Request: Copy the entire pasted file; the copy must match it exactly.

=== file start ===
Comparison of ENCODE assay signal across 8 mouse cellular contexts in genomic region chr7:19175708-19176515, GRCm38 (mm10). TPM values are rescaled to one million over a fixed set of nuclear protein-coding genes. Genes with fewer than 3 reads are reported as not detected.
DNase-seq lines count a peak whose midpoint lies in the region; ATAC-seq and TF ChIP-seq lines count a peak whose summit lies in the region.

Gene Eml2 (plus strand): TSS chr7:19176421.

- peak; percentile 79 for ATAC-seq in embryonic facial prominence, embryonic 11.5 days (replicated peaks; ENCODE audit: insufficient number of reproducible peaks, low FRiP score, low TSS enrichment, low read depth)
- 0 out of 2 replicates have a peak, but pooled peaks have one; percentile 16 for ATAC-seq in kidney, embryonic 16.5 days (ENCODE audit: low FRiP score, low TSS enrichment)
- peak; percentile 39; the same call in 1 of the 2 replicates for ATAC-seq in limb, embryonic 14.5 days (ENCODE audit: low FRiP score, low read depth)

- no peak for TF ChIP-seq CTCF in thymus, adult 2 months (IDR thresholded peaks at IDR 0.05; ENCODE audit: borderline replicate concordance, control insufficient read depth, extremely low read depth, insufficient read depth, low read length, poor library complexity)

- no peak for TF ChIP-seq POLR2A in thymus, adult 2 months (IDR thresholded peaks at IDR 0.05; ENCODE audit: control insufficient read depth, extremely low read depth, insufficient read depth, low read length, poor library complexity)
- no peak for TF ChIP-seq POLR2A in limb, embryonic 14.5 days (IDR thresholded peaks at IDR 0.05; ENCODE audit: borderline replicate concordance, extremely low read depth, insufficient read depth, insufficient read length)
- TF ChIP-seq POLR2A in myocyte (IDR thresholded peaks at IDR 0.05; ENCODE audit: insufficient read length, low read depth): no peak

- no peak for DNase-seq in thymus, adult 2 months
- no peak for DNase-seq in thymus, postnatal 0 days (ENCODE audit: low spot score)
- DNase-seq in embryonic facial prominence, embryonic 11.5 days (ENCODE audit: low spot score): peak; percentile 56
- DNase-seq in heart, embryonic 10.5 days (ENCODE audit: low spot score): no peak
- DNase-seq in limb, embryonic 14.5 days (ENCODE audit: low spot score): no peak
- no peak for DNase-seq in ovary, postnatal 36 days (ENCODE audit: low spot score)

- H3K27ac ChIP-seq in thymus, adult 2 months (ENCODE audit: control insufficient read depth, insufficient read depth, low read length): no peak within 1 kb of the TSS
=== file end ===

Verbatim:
Comparison of ENCODE assay signal across 8 mouse cellular contexts in genomic region chr7:19175708-19176515, GRCm38 (mm10). TPM values are rescaled to one million over a fixed set of nuclear protein-coding genes. Genes with fewer than 3 reads are reported as not detected.
DNase-seq lines count a peak whose midpoint lies in the region; ATAC-seq and TF ChIP-seq lines count a peak whose summit lies in the region.

Gene Eml2 (plus strand): TSS chr7:19176421.

- peak; percentile 79 for ATAC-seq in embryonic facial prominence, embryonic 11.5 days (replicated peaks; ENCODE audit: insufficient number of reproducible peaks, low FRiP score, low TSS enrichment, low read depth)
- 0 out of 2 replicates have a peak, but pooled peaks have one; percentile 16 for ATAC-seq in kidney, embryonic 16.5 days (ENCODE audit: low FRiP score, low TSS enrichment)
- peak; percentile 39; the same call in 1 of the 2 replicates for ATAC-seq in limb, embryonic 14.5 days (ENCODE audit: low FRiP score, low read depth)

- no peak for TF ChIP-seq CTCF in thymus, adult 2 months (IDR thresholded peaks at IDR 0.05; ENCODE audit: borderline replicate concordance, control insufficient read depth, extremely low read depth, insufficient read depth, low read length, poor library complexity)

- no peak for TF ChIP-seq POLR2A in thymus, adult 2 months (IDR thresholded peaks at IDR 0.05; ENCODE audit: control insufficient read depth, extremely low read depth, insufficient read depth, low read length, poor library complexity)
- no peak for TF ChIP-seq POLR2A in limb, embryonic 14.5 days (IDR thresholded peaks at IDR 0.05; ENCODE audit: borderline replicate concordance, extremely low read depth, insufficient read depth, insufficient read length)
- TF ChIP-seq POLR2A in myocyte (IDR thresholded peaks at IDR 0.05; ENCODE audit: insufficient read length, low read depth): no peak

- no peak for DNase-seq in thymus, adult 2 months
- no peak for DNase-seq in thymus, postnatal 0 days (ENCODE audit: low spot score)
- DNase-seq in embryonic facial prominence, embryonic 11.5 days (ENCODE audit: low spot score): peak; percentile 56
- DNase-seq in heart, embryonic 10.5 days (ENCODE audit: low spot score): no peak
- DNase-seq in limb, embryonic 14.5 days (ENCODE audit: low spot score): no peak
- no peak for DNase-seq in ovary, postnatal 36 days (ENCODE audit: low spot score)

- H3K27ac ChIP-seq in thymus, adult 2 months (ENCODE audit: control insufficient read depth, insufficient read depth, low read length): no peak within 1 kb of the TSS